11 Worst Wedding Gifts for Newlyweds

When it comes to wedding gifts, it’s not just the thought that counts.

Four wrapped presents displayed on a table.
(Image credit: Getty Images)

When it comes to wedding gifts, it’s not just the thought that counts. The money counts, too. The average wedding guest will spend $160 on a gift, according to The Knot. You’re wasting your money by giving gifts that couples don’t want and won’t use.

The safe course, naturally, is to stick to the couple’s gift registry. “The key to giving a good wedding gift is pretty simple: Get the couple what they want and what they have asked for,” said Sarah Trotter of Lasting Impressions Weddings of Minnetonka, Minnesota. Nothing on the registry you like or can afford? Then give cash as a wedding gift, said Trotter.

Many guests agree. Only three out of 10 wedding gifts are not from the registry, according to a survey done by The Loupe, the blog of the jewelry company Shane Co. Nearly half of those surveyed said they gave tangible gifts, while a whopping 38.6% went with cash. 

The Knot advises spending $200 on gifts for close family and friends, between $50-$100 for colleagues and coworkers, and $75-$175 for loose acquaintances. 

Here’s a look at some of the worst wedding gifts to give, based on feedback from wedding experts and wedding participants. Consider yourself warned.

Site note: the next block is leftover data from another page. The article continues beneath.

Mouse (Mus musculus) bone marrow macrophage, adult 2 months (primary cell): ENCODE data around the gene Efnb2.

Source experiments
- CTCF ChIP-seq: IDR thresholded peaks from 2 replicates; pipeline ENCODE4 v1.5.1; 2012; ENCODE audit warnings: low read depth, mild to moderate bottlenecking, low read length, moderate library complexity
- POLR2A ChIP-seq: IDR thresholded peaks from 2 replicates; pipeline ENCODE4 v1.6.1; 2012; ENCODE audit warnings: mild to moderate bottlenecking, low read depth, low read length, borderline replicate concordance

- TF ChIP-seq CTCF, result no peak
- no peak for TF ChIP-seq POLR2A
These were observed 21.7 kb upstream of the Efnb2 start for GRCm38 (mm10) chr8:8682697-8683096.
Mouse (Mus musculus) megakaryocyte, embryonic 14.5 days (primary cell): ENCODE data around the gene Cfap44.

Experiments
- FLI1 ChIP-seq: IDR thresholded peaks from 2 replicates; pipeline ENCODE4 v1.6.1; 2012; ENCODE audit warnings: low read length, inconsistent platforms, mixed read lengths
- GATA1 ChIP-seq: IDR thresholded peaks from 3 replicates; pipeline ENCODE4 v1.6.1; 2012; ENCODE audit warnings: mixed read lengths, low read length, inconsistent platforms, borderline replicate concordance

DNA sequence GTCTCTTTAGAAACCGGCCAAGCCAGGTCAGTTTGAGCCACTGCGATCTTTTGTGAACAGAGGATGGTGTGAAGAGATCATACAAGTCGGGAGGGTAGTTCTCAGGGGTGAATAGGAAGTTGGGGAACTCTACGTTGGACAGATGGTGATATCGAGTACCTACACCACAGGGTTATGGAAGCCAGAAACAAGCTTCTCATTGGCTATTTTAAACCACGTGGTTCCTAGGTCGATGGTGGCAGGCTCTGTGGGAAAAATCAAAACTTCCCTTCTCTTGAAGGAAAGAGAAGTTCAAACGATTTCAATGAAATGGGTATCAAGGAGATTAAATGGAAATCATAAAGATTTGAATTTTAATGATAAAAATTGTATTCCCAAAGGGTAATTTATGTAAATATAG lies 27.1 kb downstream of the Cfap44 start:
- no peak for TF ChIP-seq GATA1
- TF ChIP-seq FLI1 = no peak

Bob Niedt

Bob was Senior Editor at Kiplinger.com for seven years and is now a contributor to the website. He has more than 40 years of experience in online, print and visual journalism. Bob has worked as an award-winning writer and editor in the Washington, D.C., market as well as at news organizations in New York, Michigan and California. Bob joined Kiplinger in 2016, bringing a wealth of expertise covering retail, entertainment, and money-saving trends and topics. He was one of the first journalists at a daily news organization to aggressively cover retail as a specialty and has been lauded in the retail industry for his expertise. Bob has also been an adjunct and associate professor of print, online and visual journalism at Syracuse University and Ithaca College. He has a master’s degree from Syracuse University’s S.I. Newhouse School of Public Communications and a bachelor’s degree in communications and theater from Hope College.